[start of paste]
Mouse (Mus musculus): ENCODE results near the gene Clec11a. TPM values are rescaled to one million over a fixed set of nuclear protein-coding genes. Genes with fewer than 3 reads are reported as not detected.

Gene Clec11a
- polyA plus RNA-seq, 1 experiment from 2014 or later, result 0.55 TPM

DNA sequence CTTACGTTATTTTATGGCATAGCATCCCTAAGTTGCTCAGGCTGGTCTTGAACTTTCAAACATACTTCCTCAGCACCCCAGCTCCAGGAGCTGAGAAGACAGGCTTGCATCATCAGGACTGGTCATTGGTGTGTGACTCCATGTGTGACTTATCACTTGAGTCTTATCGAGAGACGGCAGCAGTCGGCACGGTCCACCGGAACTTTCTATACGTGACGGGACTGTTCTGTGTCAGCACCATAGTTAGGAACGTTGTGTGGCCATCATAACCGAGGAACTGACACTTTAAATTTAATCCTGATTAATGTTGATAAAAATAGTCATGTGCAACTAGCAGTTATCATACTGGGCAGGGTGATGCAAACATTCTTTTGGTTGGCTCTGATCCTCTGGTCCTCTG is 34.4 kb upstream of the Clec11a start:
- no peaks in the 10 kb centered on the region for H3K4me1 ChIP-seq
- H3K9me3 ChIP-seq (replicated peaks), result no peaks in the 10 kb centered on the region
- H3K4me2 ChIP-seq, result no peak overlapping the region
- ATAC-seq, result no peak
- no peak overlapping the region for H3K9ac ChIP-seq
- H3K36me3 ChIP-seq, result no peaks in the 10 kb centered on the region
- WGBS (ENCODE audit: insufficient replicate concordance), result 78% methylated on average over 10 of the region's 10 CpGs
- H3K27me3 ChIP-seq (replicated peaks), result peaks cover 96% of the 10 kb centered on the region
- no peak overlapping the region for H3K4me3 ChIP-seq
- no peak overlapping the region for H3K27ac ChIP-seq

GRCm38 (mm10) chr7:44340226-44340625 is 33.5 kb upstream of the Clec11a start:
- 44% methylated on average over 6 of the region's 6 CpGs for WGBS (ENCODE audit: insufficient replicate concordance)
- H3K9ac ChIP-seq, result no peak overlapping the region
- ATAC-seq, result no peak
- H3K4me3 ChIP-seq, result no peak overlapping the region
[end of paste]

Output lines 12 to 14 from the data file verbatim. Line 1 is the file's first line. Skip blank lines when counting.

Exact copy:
- H3K27me3 ChIP-seq (replicated peaks), result peaks cover 96% of the 10 kb centered on the region
- no peak overlapping the region for H3K4me3 ChIP-seq
- no peak overlapping the region for H3K27ac ChIP-seq